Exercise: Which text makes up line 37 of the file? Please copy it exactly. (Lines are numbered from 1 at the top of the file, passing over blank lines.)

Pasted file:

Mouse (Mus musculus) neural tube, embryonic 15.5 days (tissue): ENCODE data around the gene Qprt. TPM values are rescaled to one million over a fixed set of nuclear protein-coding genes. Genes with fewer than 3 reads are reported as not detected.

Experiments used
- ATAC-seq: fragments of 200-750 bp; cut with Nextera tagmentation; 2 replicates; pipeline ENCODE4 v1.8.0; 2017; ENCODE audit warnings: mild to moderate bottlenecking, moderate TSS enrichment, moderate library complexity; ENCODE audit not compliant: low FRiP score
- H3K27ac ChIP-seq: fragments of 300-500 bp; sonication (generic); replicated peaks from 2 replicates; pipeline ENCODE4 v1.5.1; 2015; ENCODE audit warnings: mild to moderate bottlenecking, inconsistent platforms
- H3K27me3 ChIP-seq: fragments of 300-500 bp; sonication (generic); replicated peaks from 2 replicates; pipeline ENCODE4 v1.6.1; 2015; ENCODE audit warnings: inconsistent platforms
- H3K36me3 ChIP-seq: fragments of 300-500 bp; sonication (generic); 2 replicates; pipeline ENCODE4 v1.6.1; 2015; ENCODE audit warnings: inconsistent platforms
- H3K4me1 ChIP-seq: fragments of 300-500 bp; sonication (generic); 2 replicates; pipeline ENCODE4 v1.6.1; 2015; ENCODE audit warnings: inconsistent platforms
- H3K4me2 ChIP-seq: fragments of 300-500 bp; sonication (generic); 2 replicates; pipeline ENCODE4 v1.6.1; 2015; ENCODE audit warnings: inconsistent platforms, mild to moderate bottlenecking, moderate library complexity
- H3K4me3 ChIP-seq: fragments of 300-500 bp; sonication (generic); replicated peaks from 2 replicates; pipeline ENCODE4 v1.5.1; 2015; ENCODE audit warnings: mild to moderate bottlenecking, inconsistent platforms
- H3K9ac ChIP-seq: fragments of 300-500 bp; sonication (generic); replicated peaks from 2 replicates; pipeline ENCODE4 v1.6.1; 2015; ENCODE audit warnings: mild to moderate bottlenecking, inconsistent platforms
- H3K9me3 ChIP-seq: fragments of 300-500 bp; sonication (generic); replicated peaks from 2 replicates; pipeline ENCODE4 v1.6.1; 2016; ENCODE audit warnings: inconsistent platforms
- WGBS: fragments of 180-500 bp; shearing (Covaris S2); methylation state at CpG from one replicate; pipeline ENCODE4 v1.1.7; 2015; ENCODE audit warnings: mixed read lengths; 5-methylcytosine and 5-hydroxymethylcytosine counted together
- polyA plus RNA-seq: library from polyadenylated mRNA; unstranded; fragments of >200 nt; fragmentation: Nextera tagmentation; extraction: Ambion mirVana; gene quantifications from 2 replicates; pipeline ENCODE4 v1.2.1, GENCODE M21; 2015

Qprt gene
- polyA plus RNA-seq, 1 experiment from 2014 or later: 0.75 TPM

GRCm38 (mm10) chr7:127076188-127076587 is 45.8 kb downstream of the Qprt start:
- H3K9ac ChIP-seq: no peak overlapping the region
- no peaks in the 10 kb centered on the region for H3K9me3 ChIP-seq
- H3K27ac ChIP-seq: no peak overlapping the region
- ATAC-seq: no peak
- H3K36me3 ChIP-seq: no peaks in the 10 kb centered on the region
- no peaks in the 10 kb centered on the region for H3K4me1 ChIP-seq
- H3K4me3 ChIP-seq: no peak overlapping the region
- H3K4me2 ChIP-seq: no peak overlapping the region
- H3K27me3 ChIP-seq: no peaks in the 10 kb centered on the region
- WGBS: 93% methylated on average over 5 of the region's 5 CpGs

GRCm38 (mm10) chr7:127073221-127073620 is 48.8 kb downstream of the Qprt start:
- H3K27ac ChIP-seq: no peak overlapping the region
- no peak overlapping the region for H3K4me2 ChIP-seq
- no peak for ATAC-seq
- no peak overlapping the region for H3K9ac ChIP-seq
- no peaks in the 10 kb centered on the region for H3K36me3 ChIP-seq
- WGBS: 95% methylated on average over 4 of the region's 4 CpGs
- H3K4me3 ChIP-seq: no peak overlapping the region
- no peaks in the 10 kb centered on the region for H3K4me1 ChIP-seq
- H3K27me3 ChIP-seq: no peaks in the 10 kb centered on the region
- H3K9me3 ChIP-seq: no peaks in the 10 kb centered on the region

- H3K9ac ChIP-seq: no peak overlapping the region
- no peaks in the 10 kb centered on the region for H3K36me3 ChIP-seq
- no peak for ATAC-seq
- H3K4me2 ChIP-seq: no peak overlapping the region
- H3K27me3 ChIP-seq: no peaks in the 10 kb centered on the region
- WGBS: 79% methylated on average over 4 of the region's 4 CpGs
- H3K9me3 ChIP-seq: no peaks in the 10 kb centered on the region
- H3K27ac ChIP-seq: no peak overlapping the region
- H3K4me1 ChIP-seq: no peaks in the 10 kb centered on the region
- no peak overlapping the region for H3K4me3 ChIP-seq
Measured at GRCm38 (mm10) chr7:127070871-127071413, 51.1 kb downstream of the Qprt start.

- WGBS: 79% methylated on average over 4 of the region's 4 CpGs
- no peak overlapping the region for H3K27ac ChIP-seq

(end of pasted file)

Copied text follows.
- H3K9me3 ChIP-seq: no peaks in the 10 kb centered on the region